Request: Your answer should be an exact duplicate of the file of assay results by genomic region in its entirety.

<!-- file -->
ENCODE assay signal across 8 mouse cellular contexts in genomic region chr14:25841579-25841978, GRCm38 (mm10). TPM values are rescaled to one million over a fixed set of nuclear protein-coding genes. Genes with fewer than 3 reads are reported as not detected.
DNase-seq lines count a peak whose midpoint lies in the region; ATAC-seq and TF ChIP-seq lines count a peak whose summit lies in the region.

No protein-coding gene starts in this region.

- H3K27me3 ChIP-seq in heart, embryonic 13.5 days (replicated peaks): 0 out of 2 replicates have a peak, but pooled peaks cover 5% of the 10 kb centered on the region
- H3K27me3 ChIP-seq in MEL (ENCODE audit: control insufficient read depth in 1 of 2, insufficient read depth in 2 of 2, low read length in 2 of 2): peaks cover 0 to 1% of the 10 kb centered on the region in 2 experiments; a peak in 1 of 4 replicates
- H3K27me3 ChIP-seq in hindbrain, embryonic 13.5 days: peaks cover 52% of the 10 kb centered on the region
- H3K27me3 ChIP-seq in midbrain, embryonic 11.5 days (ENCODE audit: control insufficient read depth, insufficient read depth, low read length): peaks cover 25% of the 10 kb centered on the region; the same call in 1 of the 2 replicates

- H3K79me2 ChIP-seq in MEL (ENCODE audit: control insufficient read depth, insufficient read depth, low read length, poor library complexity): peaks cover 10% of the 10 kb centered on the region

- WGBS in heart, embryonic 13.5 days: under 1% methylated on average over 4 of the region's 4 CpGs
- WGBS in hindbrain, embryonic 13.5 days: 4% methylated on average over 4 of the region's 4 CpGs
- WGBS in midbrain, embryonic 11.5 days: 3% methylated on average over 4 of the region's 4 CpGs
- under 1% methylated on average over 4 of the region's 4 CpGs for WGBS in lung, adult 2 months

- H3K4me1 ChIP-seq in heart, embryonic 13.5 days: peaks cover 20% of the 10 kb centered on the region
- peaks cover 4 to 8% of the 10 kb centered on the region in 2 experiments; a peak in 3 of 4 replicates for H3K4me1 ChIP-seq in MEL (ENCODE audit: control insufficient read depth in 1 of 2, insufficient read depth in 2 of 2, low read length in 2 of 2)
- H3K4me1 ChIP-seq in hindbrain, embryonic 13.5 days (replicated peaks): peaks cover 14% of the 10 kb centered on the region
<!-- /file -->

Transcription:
ENCODE assay signal across 8 mouse cellular contexts in genomic region chr14:25841579-25841978, GRCm38 (mm10). TPM values are rescaled to one million over a fixed set of nuclear protein-coding genes. Genes with fewer than 3 reads are reported as not detected.
DNase-seq lines count a peak whose midpoint lies in the region; ATAC-seq and TF ChIP-seq lines count a peak whose summit lies in the region.

No protein-coding gene starts in this region.

- H3K27me3 ChIP-seq in heart, embryonic 13.5 days (replicated peaks): 0 out of 2 replicates have a peak, but pooled peaks cover 5% of the 10 kb centered on the region
- H3K27me3 ChIP-seq in MEL (ENCODE audit: control insufficient read depth in 1 of 2, insufficient read depth in 2 of 2, low read length in 2 of 2): peaks cover 0 to 1% of the 10 kb centered on the region in 2 experiments; a peak in 1 of 4 replicates
- H3K27me3 ChIP-seq in hindbrain, embryonic 13.5 days: peaks cover 52% of the 10 kb centered on the region
- H3K27me3 ChIP-seq in midbrain, embryonic 11.5 days (ENCODE audit: control insufficient read depth, insufficient read depth, low read length): peaks cover 25% of the 10 kb centered on the region; the same call in 1 of the 2 replicates

- H3K79me2 ChIP-seq in MEL (ENCODE audit: control insufficient read depth, insufficient read depth, low read length, poor library complexity): peaks cover 10% of the 10 kb centered on the region

- WGBS in heart, embryonic 13.5 days: under 1% methylated on average over 4 of the region's 4 CpGs
- WGBS in hindbrain, embryonic 13.5 days: 4% methylated on average over 4 of the region's 4 CpGs
- WGBS in midbrain, embryonic 11.5 days: 3% methylated on average over 4 of the region's 4 CpGs
- under 1% methylated on average over 4 of the region's 4 CpGs for WGBS in lung, adult 2 months

- H3K4me1 ChIP-seq in heart, embryonic 13.5 days: peaks cover 20% of the 10 kb centered on the region
- peaks cover 4 to 8% of the 10 kb centered on the region in 2 experiments; a peak in 3 of 4 replicates for H3K4me1 ChIP-seq in MEL (ENCODE audit: control insufficient read depth in 1 of 2, insufficient read depth in 2 of 2, low read length in 2 of 2)
- H3K4me1 ChIP-seq in hindbrain, embryonic 13.5 days (replicated peaks): peaks cover 14% of the 10 kb centered on the region